Films which have a strongly social and even political theme abound and yet the ways in which they are tackled are very different. The moral purpose behind the film of Olga Arlauskas and Nikita Tikhonov-Rau's film Children of the State on the effects of the notorious Dima-Yakovlev Law makes it appear as a strong expose' of the political games which adult politicians play and their tragic effects on the lives of children and prospective adopting parents. A clip is available here. Irina Vasilieva's project Twice Born, Twice Dead looks at the story of a prisoner previously sentenced to a death sentence but saved by Yeltsin's moratorium and how the life sentence appears nothing less in reality but an ongoing execution. It also looks at the stories of two other people connected to the prisoners story including that of Jimmy Boyle. Another film Spirit in Motion looks at Russian paraolympians and is directed by Sofia Gevelyer, Yulia Byvsheva and Sofia Kucher and produced by the director of Russia's version of Michael Apted's 7-up series, Sergey Miroshnichenko.

Anna Moiseenko, a former student of Marina Razbezhkina,who is proving to be one of the most innovative young documentary film-makers in Russia today. 
Two films have as their subject matter migration or relations between Russians and other ethnic or national group. One is Nikita Sutyrin's beautifuly shot film Adaptation on the experience of nomadic Nenets children in a Russian school questioning what adaptation means in this context. A trailer is available here. Anna Moiseenko's film tries an innovative way of describing A Migrants' Life by having a migrant- Abdumamad Bekmamadov- compose ballads about his life in Moscow. A singer in a former Soviet folk band, his life in Moscow in the fifteen years has since become a much harsher one constrained to low paid jobs to feed his family. He has worked in a show regarding his life and that of migrants and this show won a prestigious theatre prize, the Golden Mask. Interestingly, the producer told the audience at the presentation of the film even his award at the Bolshoy Theatre didn't prevent members of the 'cultured and middle class' audience from making rather racist remarks on seeing a gastarbeiter in their midst proving that this theme is an important one. Moreover, tackling it in such an innovative way, Anna Moiseenko surely has found the right formula giving the voice and the story to the film's protagonist. Moiseenko, a student at the Razbezhkina school, worked on the awarded Winter, Go Away documentary and made a fine portrait of a commune in her S.P.A.R.T.A. The Territory of Happiness (which can be seen here).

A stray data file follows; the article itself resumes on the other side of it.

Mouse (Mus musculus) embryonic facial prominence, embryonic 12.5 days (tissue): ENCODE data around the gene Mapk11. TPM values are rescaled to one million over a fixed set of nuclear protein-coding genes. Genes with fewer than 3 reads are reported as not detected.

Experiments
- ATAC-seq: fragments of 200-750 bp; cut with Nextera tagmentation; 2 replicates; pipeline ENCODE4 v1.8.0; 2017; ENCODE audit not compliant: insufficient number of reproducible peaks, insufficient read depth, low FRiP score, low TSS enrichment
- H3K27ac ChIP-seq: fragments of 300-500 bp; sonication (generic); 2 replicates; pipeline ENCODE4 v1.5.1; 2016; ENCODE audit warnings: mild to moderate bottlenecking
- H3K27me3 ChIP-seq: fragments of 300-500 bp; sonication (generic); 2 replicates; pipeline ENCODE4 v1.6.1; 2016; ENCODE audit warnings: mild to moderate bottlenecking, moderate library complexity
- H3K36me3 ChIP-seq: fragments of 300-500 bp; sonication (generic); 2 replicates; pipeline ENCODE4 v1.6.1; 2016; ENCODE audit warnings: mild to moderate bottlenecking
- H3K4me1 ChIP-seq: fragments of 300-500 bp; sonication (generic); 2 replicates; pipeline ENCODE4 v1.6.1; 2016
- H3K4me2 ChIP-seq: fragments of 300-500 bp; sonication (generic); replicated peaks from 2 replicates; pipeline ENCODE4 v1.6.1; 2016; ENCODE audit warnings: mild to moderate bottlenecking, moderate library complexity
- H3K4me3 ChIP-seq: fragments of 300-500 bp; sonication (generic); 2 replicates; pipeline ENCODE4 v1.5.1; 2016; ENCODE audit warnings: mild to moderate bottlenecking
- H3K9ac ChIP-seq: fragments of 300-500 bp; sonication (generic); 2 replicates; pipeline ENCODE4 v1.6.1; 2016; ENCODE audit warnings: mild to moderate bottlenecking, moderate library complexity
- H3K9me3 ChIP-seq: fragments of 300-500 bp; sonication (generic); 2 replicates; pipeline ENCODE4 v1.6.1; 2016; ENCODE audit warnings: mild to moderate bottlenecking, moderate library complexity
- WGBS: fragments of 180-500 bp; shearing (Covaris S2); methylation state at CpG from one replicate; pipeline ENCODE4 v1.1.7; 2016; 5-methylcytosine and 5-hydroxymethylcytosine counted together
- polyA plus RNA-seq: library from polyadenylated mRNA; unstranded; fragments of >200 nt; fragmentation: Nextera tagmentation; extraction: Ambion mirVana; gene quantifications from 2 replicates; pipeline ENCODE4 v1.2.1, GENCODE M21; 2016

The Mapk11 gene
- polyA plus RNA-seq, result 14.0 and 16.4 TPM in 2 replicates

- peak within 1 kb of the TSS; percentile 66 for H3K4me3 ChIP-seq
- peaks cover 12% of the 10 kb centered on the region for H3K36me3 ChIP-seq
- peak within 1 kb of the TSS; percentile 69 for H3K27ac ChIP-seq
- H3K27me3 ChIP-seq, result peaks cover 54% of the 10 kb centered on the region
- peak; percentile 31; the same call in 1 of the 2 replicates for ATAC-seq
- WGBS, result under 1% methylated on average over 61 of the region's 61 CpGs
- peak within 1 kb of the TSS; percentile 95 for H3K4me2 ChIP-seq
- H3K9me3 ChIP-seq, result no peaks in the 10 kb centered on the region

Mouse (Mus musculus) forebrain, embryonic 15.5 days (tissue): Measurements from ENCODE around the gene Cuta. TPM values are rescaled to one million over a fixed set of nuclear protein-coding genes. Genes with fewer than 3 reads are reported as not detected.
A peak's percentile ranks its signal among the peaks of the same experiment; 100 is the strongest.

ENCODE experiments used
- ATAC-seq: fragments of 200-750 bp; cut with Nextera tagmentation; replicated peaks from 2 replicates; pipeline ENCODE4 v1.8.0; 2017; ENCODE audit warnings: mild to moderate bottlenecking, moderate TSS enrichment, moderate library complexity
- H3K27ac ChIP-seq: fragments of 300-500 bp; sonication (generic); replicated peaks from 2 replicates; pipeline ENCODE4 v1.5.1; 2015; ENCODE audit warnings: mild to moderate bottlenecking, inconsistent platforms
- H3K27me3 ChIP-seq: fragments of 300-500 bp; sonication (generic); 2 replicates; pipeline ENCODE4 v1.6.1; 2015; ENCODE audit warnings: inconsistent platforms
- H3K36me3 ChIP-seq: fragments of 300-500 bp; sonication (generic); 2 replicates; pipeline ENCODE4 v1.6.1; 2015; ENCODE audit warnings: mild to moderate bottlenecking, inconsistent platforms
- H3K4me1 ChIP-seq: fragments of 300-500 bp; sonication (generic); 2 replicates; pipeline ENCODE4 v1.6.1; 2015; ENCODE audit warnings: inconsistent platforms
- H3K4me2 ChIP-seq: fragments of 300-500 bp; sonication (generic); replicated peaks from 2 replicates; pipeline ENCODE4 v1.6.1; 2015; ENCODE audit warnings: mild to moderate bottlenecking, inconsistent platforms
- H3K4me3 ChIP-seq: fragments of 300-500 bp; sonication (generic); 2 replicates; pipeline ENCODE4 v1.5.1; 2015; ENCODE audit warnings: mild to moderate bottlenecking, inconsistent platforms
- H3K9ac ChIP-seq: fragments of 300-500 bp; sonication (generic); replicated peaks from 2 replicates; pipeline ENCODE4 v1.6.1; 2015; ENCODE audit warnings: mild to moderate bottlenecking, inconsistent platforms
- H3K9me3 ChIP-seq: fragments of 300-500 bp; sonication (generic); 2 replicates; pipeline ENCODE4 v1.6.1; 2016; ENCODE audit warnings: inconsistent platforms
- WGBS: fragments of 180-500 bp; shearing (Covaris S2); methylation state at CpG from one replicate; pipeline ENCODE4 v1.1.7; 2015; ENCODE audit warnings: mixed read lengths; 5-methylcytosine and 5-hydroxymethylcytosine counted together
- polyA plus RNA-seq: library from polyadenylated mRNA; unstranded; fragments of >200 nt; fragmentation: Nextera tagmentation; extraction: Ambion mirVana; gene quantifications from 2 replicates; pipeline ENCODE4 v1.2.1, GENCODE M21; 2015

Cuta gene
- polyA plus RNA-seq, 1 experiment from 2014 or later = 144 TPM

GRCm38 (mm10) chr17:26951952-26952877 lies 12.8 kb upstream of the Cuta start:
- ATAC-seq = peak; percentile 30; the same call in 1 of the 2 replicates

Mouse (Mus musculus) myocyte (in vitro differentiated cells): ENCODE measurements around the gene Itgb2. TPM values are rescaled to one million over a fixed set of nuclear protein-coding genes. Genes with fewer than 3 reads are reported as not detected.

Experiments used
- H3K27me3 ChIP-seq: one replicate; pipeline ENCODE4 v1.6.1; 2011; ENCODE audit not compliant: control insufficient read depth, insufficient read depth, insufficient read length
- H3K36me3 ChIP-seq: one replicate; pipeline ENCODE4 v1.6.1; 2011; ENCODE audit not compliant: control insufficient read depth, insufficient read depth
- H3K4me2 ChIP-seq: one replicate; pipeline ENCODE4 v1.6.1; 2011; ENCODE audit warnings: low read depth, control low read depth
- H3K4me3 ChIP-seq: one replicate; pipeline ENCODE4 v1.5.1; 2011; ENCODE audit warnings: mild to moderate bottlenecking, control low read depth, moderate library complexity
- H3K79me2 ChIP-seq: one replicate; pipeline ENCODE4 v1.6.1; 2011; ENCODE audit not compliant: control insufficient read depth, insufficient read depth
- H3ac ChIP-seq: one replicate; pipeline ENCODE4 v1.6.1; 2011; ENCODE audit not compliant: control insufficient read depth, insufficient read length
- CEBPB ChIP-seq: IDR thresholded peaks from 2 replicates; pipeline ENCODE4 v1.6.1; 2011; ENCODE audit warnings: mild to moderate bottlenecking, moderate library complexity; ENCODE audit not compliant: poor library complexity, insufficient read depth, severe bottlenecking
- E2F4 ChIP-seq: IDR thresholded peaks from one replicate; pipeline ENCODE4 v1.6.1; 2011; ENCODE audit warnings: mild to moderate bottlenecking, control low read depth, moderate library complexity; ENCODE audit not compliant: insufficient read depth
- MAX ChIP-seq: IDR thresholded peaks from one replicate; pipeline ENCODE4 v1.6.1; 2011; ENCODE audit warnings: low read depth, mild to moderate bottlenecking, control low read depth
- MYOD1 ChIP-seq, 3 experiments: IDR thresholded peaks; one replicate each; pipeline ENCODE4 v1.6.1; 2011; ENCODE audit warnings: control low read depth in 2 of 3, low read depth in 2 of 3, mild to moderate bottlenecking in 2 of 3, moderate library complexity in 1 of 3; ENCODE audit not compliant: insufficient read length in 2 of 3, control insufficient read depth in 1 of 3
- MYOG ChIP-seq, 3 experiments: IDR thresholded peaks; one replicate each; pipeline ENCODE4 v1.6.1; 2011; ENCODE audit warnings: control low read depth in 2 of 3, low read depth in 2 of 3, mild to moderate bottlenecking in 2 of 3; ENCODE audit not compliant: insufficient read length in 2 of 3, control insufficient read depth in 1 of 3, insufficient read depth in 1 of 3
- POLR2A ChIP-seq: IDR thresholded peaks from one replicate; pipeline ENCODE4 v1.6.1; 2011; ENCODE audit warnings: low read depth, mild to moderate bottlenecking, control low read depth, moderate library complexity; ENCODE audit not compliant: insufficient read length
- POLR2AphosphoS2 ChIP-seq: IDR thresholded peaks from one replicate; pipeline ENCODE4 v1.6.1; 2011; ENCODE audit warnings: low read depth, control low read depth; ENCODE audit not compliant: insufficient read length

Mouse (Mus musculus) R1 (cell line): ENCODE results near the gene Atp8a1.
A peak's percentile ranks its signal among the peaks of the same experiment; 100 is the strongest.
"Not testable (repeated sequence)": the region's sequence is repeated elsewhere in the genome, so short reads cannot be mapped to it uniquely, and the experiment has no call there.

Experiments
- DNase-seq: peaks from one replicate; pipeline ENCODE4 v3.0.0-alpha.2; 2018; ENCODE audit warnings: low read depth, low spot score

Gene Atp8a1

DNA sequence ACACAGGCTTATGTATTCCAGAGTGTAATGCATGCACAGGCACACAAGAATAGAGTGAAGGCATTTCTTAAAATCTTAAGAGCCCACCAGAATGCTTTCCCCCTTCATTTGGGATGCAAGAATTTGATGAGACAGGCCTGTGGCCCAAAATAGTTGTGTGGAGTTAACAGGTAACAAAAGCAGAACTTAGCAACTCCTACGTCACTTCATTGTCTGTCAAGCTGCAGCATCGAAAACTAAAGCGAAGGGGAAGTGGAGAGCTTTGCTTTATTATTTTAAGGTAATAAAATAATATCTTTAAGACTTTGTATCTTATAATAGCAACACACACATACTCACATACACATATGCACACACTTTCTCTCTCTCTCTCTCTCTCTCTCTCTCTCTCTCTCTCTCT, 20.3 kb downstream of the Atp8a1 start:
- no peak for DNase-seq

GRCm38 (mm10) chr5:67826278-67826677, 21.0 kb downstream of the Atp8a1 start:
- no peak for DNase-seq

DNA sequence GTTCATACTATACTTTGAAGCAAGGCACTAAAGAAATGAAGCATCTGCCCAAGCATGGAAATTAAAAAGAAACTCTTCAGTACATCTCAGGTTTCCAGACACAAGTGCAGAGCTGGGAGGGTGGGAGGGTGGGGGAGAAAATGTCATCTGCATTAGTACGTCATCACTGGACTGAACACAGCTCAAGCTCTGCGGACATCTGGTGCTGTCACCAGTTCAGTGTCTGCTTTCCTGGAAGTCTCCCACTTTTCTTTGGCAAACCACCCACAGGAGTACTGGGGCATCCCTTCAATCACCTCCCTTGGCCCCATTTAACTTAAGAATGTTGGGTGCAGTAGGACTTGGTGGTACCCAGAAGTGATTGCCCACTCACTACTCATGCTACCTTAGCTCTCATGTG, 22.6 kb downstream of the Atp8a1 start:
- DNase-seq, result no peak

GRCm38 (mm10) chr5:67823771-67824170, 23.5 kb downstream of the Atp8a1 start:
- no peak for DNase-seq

The artist and migrant Abdumamad Bekmamadov who, through a series of ballads, retells the tale of a contemporary migrant in Moscow in Anna Moiseenko's forthcoming film 
Finally Sergei Kachkin's Perm 36: A Territory of Freedom is for Russian documentary watchers a long-awaited film. Coming after his debut On the Way Home, which found a way of recounting the routine and even mundane life of a couple in a subtly new way and with a very fine aesthetic, Perm 36 will give us a unique insight into the world of the functioning of the only gulag museum in modern Russia, the stories of three former detainees at the camp as well as the Pilorama event held annually but now in danger of being abandoned, along with the museum. A trailer is available on Vimeo here. Sergei Kachkin's previous film has been shown on television both inside and outside of Russia and the release of his new film certainly looks like it will prove to be a major event in Russian documentary.

Pilorama, the annual event which will be one of the subjects of Sergei Kachkin's long-awaited film Perm 36: A Territory of Freedom. 


  1. Спасибо, Джулиано!
    (даже в википедию слазила - про Белу Балаша, каюсь, двоечница, не знала))

  2. Спасибо, Джулиано!
    (даже в википедию слазила - про Белу Балаша, каюсь, двоечница, не знала))